Why You’re So Irritated by Everything
I’m annoyed by fashion masks. I’m annoyed by quarantine overachievers. I’m annoyed by the self-appointed social distancing cops, though not as much as I’m infuriated by anti-social-distancing belligerents. This morning, as I broke down the empty boxes dumped in front of my apartment building by the terrible 22-year-old party monsters that live upstairs, I fantasized about how I might tell them off. On Zoom calls with friends, comparing recent sources of irritation has become a ritual. When I type “M” into my phone this week, it helpfully suggests “motherfuckers.”
I’m calling it: We’ve reached the irritation phase of this pandemic.
Whether you’re anxious to a clinical, diagnosable degree or simply in healthy proportion to the nerve-wracking day-to-day reality of living through a pandemic and economic standstill, constant worry is guaranteed to leave you on edge. How that heightened sense of nervous arousal will present itself might vary depending on who you are, your circumstances, or what day of the week it is. But if you’ve noticed your mood take a recent turn to pissiness, rest assured that you’re not alone.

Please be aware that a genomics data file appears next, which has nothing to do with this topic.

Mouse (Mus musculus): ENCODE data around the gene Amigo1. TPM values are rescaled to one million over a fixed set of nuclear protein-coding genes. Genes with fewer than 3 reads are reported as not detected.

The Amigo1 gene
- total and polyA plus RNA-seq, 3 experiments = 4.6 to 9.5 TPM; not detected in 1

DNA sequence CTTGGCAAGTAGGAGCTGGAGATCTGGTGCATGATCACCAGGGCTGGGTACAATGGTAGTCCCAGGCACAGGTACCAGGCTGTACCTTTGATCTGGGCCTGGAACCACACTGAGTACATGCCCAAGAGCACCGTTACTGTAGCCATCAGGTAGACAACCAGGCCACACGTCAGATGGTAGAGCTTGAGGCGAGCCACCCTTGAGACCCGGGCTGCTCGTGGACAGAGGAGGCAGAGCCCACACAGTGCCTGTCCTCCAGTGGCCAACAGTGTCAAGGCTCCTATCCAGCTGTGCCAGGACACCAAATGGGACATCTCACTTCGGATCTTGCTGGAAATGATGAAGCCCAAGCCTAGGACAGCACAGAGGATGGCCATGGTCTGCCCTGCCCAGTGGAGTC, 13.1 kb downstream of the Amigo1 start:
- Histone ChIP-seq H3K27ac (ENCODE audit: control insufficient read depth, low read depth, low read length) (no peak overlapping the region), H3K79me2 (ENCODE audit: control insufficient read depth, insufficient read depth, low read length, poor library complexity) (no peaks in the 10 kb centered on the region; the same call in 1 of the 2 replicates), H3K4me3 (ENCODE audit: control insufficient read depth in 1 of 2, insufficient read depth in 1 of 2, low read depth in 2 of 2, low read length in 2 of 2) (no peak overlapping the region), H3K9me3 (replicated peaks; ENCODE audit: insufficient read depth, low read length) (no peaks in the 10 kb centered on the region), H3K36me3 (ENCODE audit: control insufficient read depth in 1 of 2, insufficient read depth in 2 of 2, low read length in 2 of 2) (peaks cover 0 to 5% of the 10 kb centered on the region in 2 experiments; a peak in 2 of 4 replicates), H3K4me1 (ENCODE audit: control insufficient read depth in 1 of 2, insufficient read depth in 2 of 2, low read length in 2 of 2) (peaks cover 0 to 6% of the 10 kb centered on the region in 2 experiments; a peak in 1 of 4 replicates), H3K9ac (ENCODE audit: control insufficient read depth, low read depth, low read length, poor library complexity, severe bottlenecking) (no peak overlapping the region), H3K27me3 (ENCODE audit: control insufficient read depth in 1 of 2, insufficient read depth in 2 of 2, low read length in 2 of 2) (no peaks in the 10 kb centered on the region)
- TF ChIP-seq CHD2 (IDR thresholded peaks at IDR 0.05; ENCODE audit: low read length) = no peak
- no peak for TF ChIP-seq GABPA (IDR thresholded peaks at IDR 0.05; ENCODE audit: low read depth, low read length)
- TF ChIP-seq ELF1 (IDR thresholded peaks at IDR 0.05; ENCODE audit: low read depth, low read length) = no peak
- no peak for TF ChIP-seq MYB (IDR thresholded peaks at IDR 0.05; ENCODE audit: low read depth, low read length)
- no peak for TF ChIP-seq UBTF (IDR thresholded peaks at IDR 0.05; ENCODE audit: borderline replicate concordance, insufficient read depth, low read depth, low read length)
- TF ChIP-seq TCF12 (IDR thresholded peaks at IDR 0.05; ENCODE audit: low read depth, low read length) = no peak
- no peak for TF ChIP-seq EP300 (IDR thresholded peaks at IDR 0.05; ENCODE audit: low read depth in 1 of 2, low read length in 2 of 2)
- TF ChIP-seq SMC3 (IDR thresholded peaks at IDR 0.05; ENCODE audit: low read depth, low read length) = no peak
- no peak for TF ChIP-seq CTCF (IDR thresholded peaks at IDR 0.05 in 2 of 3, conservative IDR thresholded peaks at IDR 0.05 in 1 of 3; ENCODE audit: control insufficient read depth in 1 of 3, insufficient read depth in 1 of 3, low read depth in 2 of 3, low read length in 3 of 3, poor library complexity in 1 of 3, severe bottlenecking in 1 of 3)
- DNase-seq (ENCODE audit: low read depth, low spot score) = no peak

Emotional “reactiveness” is a good indication of a person’s sense of existential balance. And irritability, in particular, is a hallmark of the anxious mind.
Why your brain is looking for a fight
It might seem odd that anxiety makes us so grumpy, but there’s a reason that “fight” is part of the fight/flight/freeze reaction. From a neuropsychological standpoint, it’s generally accepted that when people reflexively react to a perceived stressor in a way that’s out of proportion to any direct physical threat, the brain’s “primitive” subcortical and limbic regions are doing the heavy lifting of processing that stressor, without much help from the more evolutionarily sophisticated prefrontal cortex. In response to this heightened nervous arousal — aka anxiety — the brain triggers emotional responses, including anger or irritability.
Counterintuitively, this is a mechanism the brain uses to calm itself, the psychologist and author Kathleen Smith told me: “At first thought, conflict doesn’t seem like a great strategy for calming you…